Public messages use a variety of methods to encourage sustainable behaviour (i.e. pro-environmental behaviour), including emphasizing the intrinsic value of nature (the value of nature beyond its usefulness to people) and the relational value of nature (the value of people’s relationship with nature). In this study, we present the results of a survey of adults in the United Kingdom (n = 499) who completed questionnaires that reflected the intrinsic value of nature (intrinsic value beliefs and biospheric values) and two that reflected the relational value of nature (connectedness to nature and empathy towards nature). The sample reported that they perform low-cost behaviour very often (e.g. taking short showers), consumption behaviour less often (e.g. buying a product with less packaging material), and committed behaviour very rarely (e.g. participating in conservation work). No variable predicted low-cost behaviours. Biospheric values and connectedness to nature were found to predict consumption behaviour. Only the relational value beliefs (connectedness and empathy) predicted committed behaviour. The results have implications for presenting environmental messages from the point of view of the intrinsic and relational value of nature. Recommendations are made for future work in this area.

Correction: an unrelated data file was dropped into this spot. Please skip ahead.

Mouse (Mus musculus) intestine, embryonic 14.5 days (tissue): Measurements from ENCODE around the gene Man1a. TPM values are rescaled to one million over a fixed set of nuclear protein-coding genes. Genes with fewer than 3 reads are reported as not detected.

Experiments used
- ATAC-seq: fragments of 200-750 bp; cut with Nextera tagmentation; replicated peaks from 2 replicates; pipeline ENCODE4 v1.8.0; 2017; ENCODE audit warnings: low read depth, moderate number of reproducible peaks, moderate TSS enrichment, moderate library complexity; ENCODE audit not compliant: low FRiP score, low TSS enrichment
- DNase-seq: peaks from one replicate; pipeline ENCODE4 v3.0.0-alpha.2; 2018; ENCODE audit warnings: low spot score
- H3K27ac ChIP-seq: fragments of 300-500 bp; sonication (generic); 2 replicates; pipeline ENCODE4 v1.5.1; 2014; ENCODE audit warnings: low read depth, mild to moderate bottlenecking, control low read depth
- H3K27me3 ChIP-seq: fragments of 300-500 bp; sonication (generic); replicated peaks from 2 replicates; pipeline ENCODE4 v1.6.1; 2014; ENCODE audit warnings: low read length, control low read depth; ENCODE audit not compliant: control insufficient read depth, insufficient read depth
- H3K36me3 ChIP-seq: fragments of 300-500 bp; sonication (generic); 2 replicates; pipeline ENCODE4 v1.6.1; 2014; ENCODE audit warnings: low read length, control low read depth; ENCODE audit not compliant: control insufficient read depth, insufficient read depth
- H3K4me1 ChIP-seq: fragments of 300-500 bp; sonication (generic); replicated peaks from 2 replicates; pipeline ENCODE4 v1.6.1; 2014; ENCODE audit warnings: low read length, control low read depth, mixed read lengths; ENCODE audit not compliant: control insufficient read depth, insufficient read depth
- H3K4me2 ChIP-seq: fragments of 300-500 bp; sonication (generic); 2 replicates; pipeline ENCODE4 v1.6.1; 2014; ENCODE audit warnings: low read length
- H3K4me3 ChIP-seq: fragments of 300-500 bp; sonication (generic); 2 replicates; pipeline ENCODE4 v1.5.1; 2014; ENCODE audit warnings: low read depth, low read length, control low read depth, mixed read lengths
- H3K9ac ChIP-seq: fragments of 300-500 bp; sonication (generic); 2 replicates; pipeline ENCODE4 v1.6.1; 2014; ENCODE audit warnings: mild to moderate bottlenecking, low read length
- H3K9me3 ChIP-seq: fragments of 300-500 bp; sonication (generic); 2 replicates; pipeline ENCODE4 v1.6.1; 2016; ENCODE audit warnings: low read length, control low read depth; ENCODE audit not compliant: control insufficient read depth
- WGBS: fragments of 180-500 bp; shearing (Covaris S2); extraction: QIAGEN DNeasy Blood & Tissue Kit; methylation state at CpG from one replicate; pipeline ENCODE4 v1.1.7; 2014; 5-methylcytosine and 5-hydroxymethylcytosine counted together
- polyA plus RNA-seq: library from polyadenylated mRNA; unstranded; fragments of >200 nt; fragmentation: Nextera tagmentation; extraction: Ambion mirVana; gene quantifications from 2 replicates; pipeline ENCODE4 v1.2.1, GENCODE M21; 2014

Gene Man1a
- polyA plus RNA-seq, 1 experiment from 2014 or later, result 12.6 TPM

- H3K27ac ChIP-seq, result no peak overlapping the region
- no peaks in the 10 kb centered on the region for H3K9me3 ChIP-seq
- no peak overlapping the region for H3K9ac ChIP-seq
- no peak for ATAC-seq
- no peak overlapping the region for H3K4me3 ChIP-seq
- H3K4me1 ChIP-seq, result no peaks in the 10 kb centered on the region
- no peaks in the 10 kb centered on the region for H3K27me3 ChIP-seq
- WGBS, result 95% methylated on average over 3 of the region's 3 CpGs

Beliefs about the intrinsic and relational value of the natural world: how do they relate to sustainable behaviour in the United Kingdom?
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